City-owned course making comeback


By Dillon Davis - cdavis@aimmediamidwest.com



Pictured is the entrance to Hidden Valley Golf Course at 580 W. William St. The golf course is owned and operated by the City of Delaware.

Pictured is the entrance to Hidden Valley Golf Course at 580 W. William St. The golf course is owned and operated by the City of Delaware.


Joshua Keeran | The Gazette

Despite being forced to delay its opening in light of the COVID-19 pandemic, Delaware’s Hidden Valley Golf Course is getting along just fine. Ted Miller, the City of Delaware’s director of parks and natural resources, updated city council on the course’s success this season during council’s meeting held virtually Monday.

“We’ve been having very large numbers out at the gold course this year and getting a lot of new people,” Miller told council. “We’ve been extremely busy this year, and it’s just been well-received despite everything that’s been going on. We’re still moving along well.”

Hidden Valley opened on May 10, more than a month later than when the course opened last year. Although the course lost more than 40 days of potential revenue at the beginning of the season, the course budget is on track to match or exceed last year’s figure. Miller said the course is averaging $1,470 per day, up from $880 at this time last year.

Typically, Hidden Valley will close on Oct. 31 each year, giving the course more than 60 days to meet the projected 2020 revenue budget. Based on the 2019 numbers, an additional $30,000 in revenue is expected for September and October, although Miller called that estimate “conservative” and is hoping that figure is ultimately higher.

Miller said the demand for public recreation is up 80% this year, with golf courses, in particular, “making a big comeback this year.” Hidden Valley has excelled in a niche market, he said, as it is defined as a short course. Short courses, which are typically well under 6,000 total yards, don’t take as long to play, and they are beneficial to youth golfers or those just beginning to play the game.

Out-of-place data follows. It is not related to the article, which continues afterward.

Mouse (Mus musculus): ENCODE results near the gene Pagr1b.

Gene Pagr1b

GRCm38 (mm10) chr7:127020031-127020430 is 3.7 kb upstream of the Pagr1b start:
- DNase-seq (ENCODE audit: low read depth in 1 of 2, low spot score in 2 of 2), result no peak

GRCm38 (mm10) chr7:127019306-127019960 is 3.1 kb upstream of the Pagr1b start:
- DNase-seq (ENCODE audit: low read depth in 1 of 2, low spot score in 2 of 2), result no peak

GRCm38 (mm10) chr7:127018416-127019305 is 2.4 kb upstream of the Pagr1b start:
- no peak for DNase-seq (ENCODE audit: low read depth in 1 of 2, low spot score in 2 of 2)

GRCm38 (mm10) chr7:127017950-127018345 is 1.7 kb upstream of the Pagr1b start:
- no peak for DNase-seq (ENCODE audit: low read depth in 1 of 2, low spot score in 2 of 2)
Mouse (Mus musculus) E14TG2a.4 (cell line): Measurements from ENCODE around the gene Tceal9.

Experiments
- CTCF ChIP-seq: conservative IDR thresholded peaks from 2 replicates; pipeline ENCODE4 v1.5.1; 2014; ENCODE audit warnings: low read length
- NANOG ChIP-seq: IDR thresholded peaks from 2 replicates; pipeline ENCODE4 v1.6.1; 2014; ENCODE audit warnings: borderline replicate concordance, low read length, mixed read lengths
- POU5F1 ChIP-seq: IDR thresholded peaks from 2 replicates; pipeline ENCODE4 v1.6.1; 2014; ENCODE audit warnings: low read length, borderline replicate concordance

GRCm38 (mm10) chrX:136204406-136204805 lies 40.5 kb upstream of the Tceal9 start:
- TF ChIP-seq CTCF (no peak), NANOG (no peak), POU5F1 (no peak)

In addition to the benefits of a short course, Miller said the competitive pricing of a round at Hidden Valley has also played a significant role in keeping the course viable this year. “It’s one of the lowest prices around, so that’s been keeping a lot of people coming out to the course,” he said.

Additions to Hidden Valley have also helped in keeping the course as a viable option for golfers in the area. Miller said a goal this season was to increase league play, which they were able to do. A Special Olympics league was also added this year, which he said has gone “really well” and will be continued next season.

More improvements are on the docket for next season, Miller went on to say. Among those improvements are an increased level of maintenance in regards to turf maintenance and landscaping, something all who play the course will be glad to hear. Miller said they are going to look at improving the driving range as well, mentioning the possibility of adding target greens to make the range experience more attractive.

Hidden Valley will see a natural boost in 2021 with the return of the Little Brown Jug youth tournament that is held annually at the course but was forced to cancel in the midst of the pandemic. Miller said the tournament was really beginning to pick up heading into this year, and the event usually draws 70-80 participants.

Pictured is the entrance to Hidden Valley Golf Course at 580 W. William St. The golf course is owned and operated by the City of Delaware.
https://www.delgazette.com/wp-content/uploads/sites/40/2020/08/web1_Hidden-Valley.jpgPictured is the entrance to Hidden Valley Golf Course at 580 W. William St. The golf course is owned and operated by the City of Delaware. Joshua Keeran | The Gazette

By Dillon Davis

cdavis@aimmediamidwest.com

Reach Dillon Davis at 740-413-0904. Follow him on Twitter @DillonDavis56.

Reach Dillon Davis at 740-413-0904. Follow him on Twitter @DillonDavis56.